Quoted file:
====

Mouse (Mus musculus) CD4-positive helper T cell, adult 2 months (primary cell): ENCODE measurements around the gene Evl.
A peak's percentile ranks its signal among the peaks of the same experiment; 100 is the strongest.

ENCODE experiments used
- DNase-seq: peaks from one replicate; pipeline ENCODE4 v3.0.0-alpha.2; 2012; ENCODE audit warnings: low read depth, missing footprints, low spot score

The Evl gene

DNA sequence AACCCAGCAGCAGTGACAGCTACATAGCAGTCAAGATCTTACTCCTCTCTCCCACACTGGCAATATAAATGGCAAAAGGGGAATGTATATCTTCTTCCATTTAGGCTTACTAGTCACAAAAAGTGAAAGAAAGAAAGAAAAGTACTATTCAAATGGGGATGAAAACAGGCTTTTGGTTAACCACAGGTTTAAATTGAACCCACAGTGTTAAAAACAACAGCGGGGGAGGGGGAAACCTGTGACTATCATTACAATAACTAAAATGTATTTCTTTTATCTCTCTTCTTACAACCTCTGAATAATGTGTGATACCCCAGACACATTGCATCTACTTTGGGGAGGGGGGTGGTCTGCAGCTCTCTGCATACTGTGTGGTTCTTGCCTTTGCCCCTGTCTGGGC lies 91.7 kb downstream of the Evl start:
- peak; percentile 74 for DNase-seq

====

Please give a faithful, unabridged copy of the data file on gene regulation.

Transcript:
Mouse (Mus musculus) CD4-positive helper T cell, adult 2 months (primary cell): ENCODE measurements around the gene Evl.
A peak's percentile ranks its signal among the peaks of the same experiment; 100 is the strongest.

ENCODE experiments used
- DNase-seq: peaks from one replicate; pipeline ENCODE4 v3.0.0-alpha.2; 2012; ENCODE audit warnings: low read depth, missing footprints, low spot score

The Evl gene

DNA sequence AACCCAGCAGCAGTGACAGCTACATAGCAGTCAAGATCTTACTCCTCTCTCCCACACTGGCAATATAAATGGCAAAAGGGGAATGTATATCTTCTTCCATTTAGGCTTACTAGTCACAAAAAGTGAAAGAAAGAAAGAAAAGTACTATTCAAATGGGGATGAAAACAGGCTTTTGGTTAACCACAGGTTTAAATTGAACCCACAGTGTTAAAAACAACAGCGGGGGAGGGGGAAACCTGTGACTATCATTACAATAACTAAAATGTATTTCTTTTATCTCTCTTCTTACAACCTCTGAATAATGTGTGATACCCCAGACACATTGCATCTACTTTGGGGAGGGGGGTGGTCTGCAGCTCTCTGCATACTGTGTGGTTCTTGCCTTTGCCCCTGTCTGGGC lies 91.7 kb downstream of the Evl start:
- peak; percentile 74 for DNase-seq